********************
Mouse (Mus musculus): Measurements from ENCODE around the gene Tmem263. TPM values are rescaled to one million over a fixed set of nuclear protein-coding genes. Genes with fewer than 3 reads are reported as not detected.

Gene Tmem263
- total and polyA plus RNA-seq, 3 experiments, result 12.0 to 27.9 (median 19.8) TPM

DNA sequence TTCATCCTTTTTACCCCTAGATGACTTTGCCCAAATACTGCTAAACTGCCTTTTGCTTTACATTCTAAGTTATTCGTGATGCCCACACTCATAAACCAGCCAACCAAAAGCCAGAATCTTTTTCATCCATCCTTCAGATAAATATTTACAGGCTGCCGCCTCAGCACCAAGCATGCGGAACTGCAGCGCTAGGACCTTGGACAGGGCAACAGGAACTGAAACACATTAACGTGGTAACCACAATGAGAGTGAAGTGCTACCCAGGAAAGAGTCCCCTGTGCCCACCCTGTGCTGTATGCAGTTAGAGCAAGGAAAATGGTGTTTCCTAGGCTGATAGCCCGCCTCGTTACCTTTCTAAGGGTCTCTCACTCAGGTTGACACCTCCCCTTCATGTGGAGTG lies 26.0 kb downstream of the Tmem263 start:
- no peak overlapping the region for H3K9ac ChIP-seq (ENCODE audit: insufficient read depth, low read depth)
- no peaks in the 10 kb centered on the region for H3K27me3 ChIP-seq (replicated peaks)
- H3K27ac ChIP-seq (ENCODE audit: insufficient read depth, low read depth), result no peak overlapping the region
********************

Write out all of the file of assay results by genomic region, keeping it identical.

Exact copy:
Mouse (Mus musculus): Measurements from ENCODE around the gene Tmem263. TPM values are rescaled to one million over a fixed set of nuclear protein-coding genes. Genes with fewer than 3 reads are reported as not detected.

Gene Tmem263
- total and polyA plus RNA-seq, 3 experiments, result 12.0 to 27.9 (median 19.8) TPM

DNA sequence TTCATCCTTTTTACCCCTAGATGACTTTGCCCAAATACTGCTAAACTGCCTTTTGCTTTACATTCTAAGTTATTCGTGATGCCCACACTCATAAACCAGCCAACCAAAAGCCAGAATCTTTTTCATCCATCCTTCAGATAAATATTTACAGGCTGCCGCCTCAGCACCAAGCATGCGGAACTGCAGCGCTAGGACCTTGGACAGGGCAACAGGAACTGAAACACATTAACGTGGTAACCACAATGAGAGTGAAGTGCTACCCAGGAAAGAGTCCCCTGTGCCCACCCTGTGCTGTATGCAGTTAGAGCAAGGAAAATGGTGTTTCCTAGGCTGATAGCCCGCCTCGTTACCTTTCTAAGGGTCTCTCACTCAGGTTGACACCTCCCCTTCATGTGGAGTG lies 26.0 kb downstream of the Tmem263 start:
- no peak overlapping the region for H3K9ac ChIP-seq (ENCODE audit: insufficient read depth, low read depth)
- no peaks in the 10 kb centered on the region for H3K27me3 ChIP-seq (replicated peaks)
- H3K27ac ChIP-seq (ENCODE audit: insufficient read depth, low read depth), result no peak overlapping the region